Howard Leese was born in 1951 in Hollywood, California. As a young boy growing up in the Surf Rock era of the 1950s and 60’s Howard would go to the beach and the Teenage Fair. It was at this fair that he attended a concert for the band The Del-Tones. The lead guitarist was Dick Dale, and he was a very expressive and vibrant guitar player on stage. This inspired Howard to get his first guitar, a 1966 Gibson ES-335 which he still has in own personal collection of over 50 guitars.
Howard’s friend in school was Mike Flicker, and he convinced young Howard to put that same Gibson to use playing in a band with some other friends. They called their group, “The Zoo” and it was a 60’s style psychedelic band. They did release one full length album in 1967 under the Bell Records label, which today is known as Arista Records. This made The Zoo, the youngest artists to be signed by a major national label.
After college, Howard and Mike both moved to Vancouver, B.C. and formed Mushroom Records. They started to produce demos, and albums, for emerging new artists in the 1970’s. Then in 1974, a fateful turn of events occurred.
A folk rock band calling themselves, “Hocus Pocus” needed studio time to release a new album. The band needed someone to play the keyboards during the recording sessions. Howard provided this fill in assistance, and the band liked his work. They asked him to tour with them, but before they went out on tour the band decided that they needed a new name. The group choose the name, “Heart” and the album they released was, “Dreamboat Annie”. The success of “Dreamboat Annie” lead to Heart going out on tour to packed crowds, as shown in this undated photo.
Mike Flicker produced the first five albums for Heart, bringing the total of albums he, and Howard collaborated on to nine.
The last of these titles was “Dog and Butterfly” released in 1978. This promotional photo of the band shows a young Howard about the time he moved to Kent, WA.
Howard bought an old manor on Scenic Hill in 1979. The house was originally built in 1905, and is a copy of a building that the owner observed while on vacation in Kent County, England. It was later remodeled in 1936 to add electricity, plumbing, and the brick exterior seen in the 1940 photo on the left. The manor includes a detached garage with an apartment space above it.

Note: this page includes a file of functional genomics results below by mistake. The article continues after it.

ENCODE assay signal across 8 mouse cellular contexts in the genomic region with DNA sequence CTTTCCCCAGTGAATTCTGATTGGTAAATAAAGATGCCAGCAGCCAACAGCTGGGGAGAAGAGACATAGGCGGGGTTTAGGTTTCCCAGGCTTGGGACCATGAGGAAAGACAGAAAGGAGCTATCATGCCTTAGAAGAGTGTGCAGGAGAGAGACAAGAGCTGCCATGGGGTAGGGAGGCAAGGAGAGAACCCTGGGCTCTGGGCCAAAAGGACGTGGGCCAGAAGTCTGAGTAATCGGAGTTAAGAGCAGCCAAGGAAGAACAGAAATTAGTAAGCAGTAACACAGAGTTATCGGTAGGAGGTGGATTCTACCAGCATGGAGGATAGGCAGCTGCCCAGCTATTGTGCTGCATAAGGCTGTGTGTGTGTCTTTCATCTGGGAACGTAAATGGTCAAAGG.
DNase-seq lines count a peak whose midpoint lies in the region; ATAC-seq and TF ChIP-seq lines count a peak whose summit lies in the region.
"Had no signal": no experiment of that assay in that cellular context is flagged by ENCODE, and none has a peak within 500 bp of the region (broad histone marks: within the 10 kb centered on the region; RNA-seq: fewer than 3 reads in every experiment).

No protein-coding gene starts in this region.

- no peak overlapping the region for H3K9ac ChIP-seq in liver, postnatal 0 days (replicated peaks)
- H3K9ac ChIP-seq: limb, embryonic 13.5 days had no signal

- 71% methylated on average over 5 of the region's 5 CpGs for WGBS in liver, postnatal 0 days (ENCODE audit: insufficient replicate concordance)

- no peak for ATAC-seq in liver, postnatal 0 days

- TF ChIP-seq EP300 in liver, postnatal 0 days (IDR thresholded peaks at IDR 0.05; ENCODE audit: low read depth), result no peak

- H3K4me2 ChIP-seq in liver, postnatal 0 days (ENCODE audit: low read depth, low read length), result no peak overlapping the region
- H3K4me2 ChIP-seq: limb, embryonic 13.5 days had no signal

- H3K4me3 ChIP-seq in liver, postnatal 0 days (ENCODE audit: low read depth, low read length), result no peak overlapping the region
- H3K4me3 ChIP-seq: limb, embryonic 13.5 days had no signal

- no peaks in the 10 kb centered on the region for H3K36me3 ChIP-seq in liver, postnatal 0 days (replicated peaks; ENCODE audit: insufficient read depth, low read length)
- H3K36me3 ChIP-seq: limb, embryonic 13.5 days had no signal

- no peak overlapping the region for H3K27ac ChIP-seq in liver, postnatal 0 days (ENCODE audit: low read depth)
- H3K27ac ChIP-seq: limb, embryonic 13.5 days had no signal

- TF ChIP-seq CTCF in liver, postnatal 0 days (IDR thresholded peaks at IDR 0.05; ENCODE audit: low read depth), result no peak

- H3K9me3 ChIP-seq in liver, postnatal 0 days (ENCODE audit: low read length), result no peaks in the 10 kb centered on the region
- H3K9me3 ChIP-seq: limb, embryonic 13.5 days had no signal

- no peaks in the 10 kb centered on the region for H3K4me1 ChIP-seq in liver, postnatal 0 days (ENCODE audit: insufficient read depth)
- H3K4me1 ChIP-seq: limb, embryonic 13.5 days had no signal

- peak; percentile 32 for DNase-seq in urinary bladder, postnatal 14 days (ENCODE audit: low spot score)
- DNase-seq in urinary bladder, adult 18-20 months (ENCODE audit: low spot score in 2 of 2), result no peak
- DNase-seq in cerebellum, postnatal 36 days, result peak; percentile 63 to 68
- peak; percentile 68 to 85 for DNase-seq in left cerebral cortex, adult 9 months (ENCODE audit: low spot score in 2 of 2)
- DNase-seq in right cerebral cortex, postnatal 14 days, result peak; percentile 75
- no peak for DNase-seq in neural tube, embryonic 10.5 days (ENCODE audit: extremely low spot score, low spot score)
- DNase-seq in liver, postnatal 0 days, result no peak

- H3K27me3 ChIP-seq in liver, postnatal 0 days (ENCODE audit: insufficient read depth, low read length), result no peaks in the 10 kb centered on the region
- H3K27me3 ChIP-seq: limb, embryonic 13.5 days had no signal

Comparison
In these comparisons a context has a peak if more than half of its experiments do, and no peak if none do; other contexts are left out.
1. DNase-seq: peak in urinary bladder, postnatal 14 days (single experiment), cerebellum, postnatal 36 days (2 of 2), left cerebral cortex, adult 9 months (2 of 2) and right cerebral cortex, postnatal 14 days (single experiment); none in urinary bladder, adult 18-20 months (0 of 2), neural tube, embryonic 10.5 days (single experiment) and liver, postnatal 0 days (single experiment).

Beryle H. “Elmer” Sandford purchased the property in 1939. Elmer was a King County Sheriff’s Deputy, and he used to board the horses that were used as “The Sheriff’s Posse” in parades at the manor.
Some of Howard’s memories of Kent in the 1980’s was that he had a great dane, some horses and a llama that roamed around the property. He liked to eat at the original Cave man restaurant, and there was still a lot of farm land in Kent.
Heart would rehearse at Howard’s home, and then record at the Bad Animals studio in Seattle that he managed with Ann and Nancy Wilson.
In 1980, the band changed its lineup and brought in Mark Andes on bass, and Denny Carmassi on drums. After two albums were released with limited success on the Epic Records label, Heart rebranded themselves as a mainstream rock band in 1985 with their self-titled release on the Capital Records Label. This album would lead to their first #1 song on the Billboard 100, “These Dreams” featuring Nancy Wilson on the lead vocals.
Heart would then follow that effort up with three other albums, concert and television appearances. Howard’s final appearance on a Heart album would be in 1993 with, “Desire Walks On” the subsequent tour would be Howard’s last appearance with Heart on stage, and he retired in 1995 after 22 years with the band.
In 1998 Howard was offered a chance to join The Paul Rodgers band. This lead to a series of tours and concert appearances, and in 2008 the reunited band Bad Company, now includes Howard Leese on guitars. You can find Bad Company on tour later this Summer.
When not on tour with Bad Company, Howard can be seen at the Tropicana Hotel in Las Vegas, NV in the #1 musical show, “Raiding the Rock Vault.”
Howard has published his own projects that he works on from his private recording studio in Malibu, California.
In 2013 Heart was inducted into the Rock and Roll Hall of Fame. At the induction ceremony, the original six members of the band played for the first time in 34 years. Nancy Wilson stated during the ceremony, “That we started our career when women were not expected to be leaders.”
Heart’s legacy is that of the first mainstream rock band to have women as leads, and be one of the first major bands from Seattle. Much of that success is also attributed to Howard’s efforts in production, arrangement, and talent. We bet you didn’t realize all of this was happen less than one mile up the road from City Hall.